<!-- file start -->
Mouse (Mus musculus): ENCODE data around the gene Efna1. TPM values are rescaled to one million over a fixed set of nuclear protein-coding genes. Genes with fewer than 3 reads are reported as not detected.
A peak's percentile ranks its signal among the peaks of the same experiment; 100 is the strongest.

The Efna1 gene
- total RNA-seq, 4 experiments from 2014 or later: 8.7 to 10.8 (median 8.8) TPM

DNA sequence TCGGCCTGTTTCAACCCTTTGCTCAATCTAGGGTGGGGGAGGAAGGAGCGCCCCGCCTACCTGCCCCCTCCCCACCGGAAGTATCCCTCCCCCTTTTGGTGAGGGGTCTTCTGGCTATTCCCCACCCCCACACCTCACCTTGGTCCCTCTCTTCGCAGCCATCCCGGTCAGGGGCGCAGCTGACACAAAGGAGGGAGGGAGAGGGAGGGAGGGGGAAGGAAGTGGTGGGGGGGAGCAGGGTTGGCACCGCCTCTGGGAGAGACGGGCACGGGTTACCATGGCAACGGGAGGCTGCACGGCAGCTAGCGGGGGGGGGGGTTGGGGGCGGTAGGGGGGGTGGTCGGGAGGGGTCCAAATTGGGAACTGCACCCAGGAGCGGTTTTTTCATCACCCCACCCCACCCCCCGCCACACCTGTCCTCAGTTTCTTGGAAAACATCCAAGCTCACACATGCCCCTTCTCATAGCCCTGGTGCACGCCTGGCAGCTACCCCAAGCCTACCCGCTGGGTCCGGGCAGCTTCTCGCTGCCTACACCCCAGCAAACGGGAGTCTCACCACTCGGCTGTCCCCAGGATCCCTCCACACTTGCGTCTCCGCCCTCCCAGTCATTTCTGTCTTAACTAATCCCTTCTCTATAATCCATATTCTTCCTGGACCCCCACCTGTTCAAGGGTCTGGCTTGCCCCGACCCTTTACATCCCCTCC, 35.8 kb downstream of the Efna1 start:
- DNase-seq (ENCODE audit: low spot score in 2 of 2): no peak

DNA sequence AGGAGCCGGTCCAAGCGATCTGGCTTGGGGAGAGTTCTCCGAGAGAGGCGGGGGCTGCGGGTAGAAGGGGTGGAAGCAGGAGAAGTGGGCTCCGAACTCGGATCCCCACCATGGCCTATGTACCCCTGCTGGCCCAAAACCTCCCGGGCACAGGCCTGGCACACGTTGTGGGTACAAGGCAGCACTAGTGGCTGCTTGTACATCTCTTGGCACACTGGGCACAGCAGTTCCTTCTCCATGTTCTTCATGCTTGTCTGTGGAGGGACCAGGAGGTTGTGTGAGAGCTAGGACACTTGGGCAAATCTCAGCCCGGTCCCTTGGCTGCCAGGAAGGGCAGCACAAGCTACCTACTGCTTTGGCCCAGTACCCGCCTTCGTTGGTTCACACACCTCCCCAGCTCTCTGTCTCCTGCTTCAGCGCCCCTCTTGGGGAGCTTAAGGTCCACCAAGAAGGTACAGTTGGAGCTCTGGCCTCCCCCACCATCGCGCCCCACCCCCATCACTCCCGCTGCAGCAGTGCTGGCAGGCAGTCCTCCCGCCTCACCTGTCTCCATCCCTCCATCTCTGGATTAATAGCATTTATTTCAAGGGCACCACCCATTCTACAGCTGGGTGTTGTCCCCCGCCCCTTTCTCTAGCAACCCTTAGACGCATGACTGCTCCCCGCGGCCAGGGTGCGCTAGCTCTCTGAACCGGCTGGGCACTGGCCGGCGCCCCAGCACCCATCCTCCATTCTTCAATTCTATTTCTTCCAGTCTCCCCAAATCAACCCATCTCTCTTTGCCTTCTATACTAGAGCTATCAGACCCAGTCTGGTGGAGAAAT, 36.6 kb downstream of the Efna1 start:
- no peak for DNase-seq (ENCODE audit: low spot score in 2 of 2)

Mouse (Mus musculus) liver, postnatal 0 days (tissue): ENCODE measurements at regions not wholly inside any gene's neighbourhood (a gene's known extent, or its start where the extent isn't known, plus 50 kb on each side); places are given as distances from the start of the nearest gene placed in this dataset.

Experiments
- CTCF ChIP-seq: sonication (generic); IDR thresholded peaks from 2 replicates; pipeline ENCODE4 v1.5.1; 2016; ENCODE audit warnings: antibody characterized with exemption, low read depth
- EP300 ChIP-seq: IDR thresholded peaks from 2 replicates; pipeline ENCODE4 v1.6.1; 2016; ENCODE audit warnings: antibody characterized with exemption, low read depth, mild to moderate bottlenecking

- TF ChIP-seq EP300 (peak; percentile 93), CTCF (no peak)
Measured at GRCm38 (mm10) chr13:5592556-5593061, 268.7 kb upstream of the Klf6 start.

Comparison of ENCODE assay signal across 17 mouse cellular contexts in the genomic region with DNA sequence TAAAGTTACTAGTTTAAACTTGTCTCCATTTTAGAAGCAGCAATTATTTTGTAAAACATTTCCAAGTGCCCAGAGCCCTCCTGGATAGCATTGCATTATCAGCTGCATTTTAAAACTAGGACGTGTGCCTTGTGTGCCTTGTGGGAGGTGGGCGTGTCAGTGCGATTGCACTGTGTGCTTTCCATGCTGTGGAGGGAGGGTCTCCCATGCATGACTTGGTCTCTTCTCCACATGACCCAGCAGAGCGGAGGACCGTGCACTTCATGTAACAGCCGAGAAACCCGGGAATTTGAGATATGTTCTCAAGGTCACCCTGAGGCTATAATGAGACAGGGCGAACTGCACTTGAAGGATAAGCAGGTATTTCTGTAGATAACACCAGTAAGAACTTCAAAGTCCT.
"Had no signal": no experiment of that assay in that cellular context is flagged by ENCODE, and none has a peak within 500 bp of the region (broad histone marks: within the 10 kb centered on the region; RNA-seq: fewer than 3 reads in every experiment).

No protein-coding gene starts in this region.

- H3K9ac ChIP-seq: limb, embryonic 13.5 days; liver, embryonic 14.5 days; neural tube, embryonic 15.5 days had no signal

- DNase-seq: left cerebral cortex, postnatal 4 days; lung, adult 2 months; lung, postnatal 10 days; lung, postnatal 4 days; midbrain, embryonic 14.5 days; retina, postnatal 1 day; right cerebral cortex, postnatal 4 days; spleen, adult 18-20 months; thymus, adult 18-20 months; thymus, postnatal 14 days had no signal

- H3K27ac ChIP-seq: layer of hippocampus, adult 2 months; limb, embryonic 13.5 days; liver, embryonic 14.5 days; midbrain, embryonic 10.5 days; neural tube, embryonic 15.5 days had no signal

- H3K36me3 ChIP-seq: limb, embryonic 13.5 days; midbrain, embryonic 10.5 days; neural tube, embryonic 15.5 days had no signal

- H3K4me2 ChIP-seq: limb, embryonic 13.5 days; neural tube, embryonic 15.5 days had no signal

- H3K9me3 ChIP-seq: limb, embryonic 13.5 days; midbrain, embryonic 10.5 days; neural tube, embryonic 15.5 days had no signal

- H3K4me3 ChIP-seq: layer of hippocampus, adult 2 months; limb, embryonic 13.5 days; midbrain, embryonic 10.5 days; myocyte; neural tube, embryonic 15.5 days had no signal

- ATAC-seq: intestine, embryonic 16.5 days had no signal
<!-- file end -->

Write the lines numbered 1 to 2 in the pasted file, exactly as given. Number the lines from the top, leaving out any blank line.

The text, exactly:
Mouse (Mus musculus): ENCODE data around the gene Efna1. TPM values are rescaled to one million over a fixed set of nuclear protein-coding genes. Genes with fewer than 3 reads are reported as not detected.
A peak's percentile ranks its signal among the peaks of the same experiment; 100 is the strongest.